The Cipher
Diana Pharaoh Francis
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Buy *The Cipher: A Novel of Crosspointe* by Diana Pharaoh Francis

The Cipher: A Novel of Crosspointe
Diana Pharaoh Francis
432 pages
November 2007
rated 4 1/2 of 5 possible stars

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The intital entry in a series of novels about the port city of Crosspointe, The Cipher also works completely as a stand-alone book.

Lucy Trenton, a customs official and distant cousin of the king - she calls him "Cousin William" is a loyal servant of the crown. Still, although she thinks of herself as a law-abiding citizen and looks down on anyone who dares to bend the rules, she has a few secrets, too: since childhood, she has been able to sense majick. The only one who believed her was a mysterious stranger who scared her thoroughly. After that, she stopped telling anyone about her ability. She also collects Ciphers, majickal devices created centuries ago by an extremely powerful majickar called Errol Cipher. Touching one of them would result in the device attaching itself to the person and trying to kill him or her. Ergo, the law requires everyone to turn the Ciphers over to the crown, but Lucy stores seven of them in a vault under her house.

Lucy returns by sea to Crosspointe in a middle of a huge storm. When ships start to crash, she has to take control of the salvage operation as the ranking customs officer. This also means also taking care of sailors who are swept overboard and come into contact with sylveth. Sylveth is Crosspointe's blessing and curse, by itself majickal and used to craft majickal items. Unchecked, sylveth can change any living thing it touches into monsters. The changed sailors want to infect others, and so a select number of people, led by Lucy, have to kill the former humans. This is only the beginning of Lucy's nightmare. She finds another Cipher, and this time it attaches itself to her. She cannot get it off, and nobody else can see it. She must continue her life knowing that she is doomed.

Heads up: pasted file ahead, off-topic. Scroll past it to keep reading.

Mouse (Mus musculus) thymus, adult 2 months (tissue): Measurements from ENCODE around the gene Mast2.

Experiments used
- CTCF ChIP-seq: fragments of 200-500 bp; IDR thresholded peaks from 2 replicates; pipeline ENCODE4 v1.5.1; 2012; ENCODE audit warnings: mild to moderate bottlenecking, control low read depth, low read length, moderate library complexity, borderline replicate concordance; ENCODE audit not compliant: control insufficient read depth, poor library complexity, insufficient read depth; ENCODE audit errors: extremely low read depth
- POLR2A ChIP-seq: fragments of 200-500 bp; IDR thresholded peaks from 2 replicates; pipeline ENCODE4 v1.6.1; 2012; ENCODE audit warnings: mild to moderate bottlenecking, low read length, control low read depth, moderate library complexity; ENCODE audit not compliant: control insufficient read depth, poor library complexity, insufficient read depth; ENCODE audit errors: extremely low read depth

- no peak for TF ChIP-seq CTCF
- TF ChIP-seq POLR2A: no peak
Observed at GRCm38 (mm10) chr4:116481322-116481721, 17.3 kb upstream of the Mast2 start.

Soon a blackmailer sends her a letter. Lucy does not want to give in to him, even though the blackmailer threatens to expose her Cipher collection, which would also reflect poorly on the king and her family. When a valuable piece of bloodoak goes missing during the salvage, the owners blame Lucy. Lucy's superior has no choice but to suspend her.

Lucy's mother, meanwhile, is trying to arrange for her daughter to marry, preferably a rich man with a good standing in the society. Unwilling and partly to spite her mother, Lucy arranges a date with a captain who is rumored to both gamble and smuggle. Lucy is also attracted to the Captain, Marten Thorpe. Unfortunately, Marten has made a bet that he can get something from Lucy, something which could ruin her career forever.

Lucy is a likable point-of-view character, independent but clearly part of a large family who has to think of others over herself. Marten, the second point-of-view character, is a gambler and a scoundrel who does not realize the consequences of his actions until it is too late. On the other hand, he is also loyal to a fault and when he does realize what he has done, he tries to make up for it. The characters are well-made even if none of them are especially memorable. Lucy's family and servants are likable enough, and Lucy has complex relationships with them, especially with her members of her family members. Her best friend, Sarah Nettles, is a shopkeeper to whom Lucy first goes to talk about her problems.

The world of Crosspointe is intriguing but not medieval: it has newspapers, and women seem to be as independent as men. On the other hand, many people live in poverty, and although Lucy and her family have servants to wait on them, Lucy does not seem to be especially wealthy. For once, I would have liked to see the world described in more detail, hooked by tantalizing words for objects like "footspider", the cart that people use to go from one place to another inside the city, which is not described.

The first chapter of The Cipher can be read at Francis' website.

Originally published on Curled Up With A Good Book at © Mervi Hämäläinen, 2008

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